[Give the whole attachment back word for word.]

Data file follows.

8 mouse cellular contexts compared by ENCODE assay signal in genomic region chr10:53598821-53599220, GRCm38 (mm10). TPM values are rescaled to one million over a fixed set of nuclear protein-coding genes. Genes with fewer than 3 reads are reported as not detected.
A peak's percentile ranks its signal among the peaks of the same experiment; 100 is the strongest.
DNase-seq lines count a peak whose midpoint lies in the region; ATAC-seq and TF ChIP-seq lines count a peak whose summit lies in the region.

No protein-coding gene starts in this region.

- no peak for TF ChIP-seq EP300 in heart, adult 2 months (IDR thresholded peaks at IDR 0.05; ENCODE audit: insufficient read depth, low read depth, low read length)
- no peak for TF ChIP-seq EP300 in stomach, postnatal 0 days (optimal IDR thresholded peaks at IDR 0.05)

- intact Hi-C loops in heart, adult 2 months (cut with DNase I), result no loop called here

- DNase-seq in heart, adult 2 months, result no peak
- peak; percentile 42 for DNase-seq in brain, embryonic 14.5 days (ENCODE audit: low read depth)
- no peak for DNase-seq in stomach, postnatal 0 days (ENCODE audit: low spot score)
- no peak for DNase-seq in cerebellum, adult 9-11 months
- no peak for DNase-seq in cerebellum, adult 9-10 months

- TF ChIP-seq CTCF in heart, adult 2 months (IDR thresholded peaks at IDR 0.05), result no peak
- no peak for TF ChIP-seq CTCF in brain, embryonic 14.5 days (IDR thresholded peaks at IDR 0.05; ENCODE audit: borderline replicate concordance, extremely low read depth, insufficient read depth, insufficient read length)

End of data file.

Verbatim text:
8 mouse cellular contexts compared by ENCODE assay signal in genomic region chr10:53598821-53599220, GRCm38 (mm10). TPM values are rescaled to one million over a fixed set of nuclear protein-coding genes. Genes with fewer than 3 reads are reported as not detected.
A peak's percentile ranks its signal among the peaks of the same experiment; 100 is the strongest.
DNase-seq lines count a peak whose midpoint lies in the region; ATAC-seq and TF ChIP-seq lines count a peak whose summit lies in the region.

No protein-coding gene starts in this region.

- no peak for TF ChIP-seq EP300 in heart, adult 2 months (IDR thresholded peaks at IDR 0.05; ENCODE audit: insufficient read depth, low read depth, low read length)
- no peak for TF ChIP-seq EP300 in stomach, postnatal 0 days (optimal IDR thresholded peaks at IDR 0.05)

- intact Hi-C loops in heart, adult 2 months (cut with DNase I), result no loop called here

- DNase-seq in heart, adult 2 months, result no peak
- peak; percentile 42 for DNase-seq in brain, embryonic 14.5 days (ENCODE audit: low read depth)
- no peak for DNase-seq in stomach, postnatal 0 days (ENCODE audit: low spot score)
- no peak for DNase-seq in cerebellum, adult 9-11 months
- no peak for DNase-seq in cerebellum, adult 9-10 months

- TF ChIP-seq CTCF in heart, adult 2 months (IDR thresholded peaks at IDR 0.05), result no peak
- no peak for TF ChIP-seq CTCF in brain, embryonic 14.5 days (IDR thresholded peaks at IDR 0.05; ENCODE audit: borderline replicate concordance, extremely low read depth, insufficient read depth, insufficient read length)